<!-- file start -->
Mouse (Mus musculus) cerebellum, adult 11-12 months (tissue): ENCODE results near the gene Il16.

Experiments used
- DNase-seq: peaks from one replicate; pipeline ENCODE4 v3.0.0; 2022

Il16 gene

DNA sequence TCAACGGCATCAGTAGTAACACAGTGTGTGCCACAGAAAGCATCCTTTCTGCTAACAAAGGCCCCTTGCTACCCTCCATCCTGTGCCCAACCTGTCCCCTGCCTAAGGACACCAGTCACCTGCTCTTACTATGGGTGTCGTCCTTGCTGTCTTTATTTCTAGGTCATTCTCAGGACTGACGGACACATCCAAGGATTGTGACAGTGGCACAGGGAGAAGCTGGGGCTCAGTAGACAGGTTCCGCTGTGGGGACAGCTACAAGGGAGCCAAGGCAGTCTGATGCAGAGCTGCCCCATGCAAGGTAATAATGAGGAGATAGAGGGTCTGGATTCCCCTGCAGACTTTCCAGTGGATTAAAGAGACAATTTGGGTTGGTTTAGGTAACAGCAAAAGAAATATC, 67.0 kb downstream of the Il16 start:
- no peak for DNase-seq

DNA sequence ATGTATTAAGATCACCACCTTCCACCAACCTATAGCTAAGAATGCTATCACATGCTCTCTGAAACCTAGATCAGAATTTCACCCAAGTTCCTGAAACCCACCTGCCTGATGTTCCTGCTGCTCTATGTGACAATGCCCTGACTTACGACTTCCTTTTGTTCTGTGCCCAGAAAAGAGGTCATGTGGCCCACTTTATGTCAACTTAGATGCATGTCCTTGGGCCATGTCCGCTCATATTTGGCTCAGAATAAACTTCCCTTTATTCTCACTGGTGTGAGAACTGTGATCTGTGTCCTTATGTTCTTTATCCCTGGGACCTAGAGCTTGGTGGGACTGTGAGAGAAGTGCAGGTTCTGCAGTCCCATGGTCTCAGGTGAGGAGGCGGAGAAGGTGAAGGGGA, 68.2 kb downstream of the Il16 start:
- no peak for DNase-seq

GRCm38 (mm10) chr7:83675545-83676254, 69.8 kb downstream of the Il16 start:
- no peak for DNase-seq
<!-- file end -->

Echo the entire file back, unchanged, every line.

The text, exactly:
Mouse (Mus musculus) cerebellum, adult 11-12 months (tissue): ENCODE results near the gene Il16.

Experiments used
- DNase-seq: peaks from one replicate; pipeline ENCODE4 v3.0.0; 2022

Il16 gene

DNA sequence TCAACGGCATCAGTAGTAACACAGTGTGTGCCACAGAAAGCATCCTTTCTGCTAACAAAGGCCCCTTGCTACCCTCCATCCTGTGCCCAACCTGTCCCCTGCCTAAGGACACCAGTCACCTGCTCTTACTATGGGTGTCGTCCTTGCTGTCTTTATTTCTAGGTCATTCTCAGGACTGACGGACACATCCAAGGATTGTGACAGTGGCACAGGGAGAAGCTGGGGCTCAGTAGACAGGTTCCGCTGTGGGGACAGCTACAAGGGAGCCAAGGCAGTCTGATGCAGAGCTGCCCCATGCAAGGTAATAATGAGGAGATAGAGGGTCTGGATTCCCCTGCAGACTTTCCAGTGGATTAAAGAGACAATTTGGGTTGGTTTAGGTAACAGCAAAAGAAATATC, 67.0 kb downstream of the Il16 start:
- no peak for DNase-seq

DNA sequence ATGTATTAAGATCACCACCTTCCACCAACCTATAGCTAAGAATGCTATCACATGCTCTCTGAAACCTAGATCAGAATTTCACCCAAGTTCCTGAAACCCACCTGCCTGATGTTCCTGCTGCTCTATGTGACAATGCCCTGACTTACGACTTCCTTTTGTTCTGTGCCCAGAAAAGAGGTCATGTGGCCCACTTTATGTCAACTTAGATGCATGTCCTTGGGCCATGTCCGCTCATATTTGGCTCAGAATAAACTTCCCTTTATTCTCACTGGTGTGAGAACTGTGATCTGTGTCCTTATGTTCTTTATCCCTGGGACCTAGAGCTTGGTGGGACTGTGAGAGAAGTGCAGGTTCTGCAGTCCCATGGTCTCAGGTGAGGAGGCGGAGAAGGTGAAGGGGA, 68.2 kb downstream of the Il16 start:
- no peak for DNase-seq

GRCm38 (mm10) chr7:83675545-83676254, 69.8 kb downstream of the Il16 start:
- no peak for DNase-seq